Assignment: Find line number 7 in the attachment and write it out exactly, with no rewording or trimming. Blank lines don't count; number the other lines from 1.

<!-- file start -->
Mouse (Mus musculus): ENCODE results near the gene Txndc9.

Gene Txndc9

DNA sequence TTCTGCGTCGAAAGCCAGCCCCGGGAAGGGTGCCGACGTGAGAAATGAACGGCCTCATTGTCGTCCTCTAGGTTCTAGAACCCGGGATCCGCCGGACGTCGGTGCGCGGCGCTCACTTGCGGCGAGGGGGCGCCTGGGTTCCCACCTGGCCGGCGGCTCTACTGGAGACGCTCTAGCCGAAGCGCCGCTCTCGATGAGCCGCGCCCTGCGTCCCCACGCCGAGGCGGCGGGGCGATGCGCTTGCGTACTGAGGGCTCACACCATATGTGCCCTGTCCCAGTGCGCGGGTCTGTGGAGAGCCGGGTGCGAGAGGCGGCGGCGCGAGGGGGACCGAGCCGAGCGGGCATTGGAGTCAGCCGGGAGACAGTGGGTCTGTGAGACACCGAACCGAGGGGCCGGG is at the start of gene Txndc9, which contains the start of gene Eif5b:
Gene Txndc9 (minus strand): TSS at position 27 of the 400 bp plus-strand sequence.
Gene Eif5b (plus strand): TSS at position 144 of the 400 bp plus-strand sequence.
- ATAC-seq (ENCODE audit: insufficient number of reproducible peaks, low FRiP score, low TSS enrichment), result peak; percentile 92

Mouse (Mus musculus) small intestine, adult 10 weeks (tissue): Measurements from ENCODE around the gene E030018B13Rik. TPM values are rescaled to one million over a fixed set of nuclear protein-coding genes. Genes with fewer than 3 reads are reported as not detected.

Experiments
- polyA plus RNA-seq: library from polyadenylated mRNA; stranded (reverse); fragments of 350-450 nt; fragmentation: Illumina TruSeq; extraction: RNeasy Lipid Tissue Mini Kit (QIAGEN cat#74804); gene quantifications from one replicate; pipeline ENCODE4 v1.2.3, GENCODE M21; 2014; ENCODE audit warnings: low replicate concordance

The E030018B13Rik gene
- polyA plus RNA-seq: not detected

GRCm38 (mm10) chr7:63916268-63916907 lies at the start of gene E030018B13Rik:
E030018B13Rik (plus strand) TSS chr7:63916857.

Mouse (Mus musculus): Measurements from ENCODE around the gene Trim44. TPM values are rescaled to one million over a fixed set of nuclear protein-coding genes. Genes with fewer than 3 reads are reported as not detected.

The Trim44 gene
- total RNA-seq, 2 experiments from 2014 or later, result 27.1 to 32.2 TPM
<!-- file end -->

Mouse (Mus musculus) small intestine, adult 10 weeks (tissue): Measurements from ENCODE around the gene E030018B13Rik. TPM values are rescaled to one million over a fixed set of nuclear protein-coding genes. Genes with fewer than 3 reads are reported as not detected.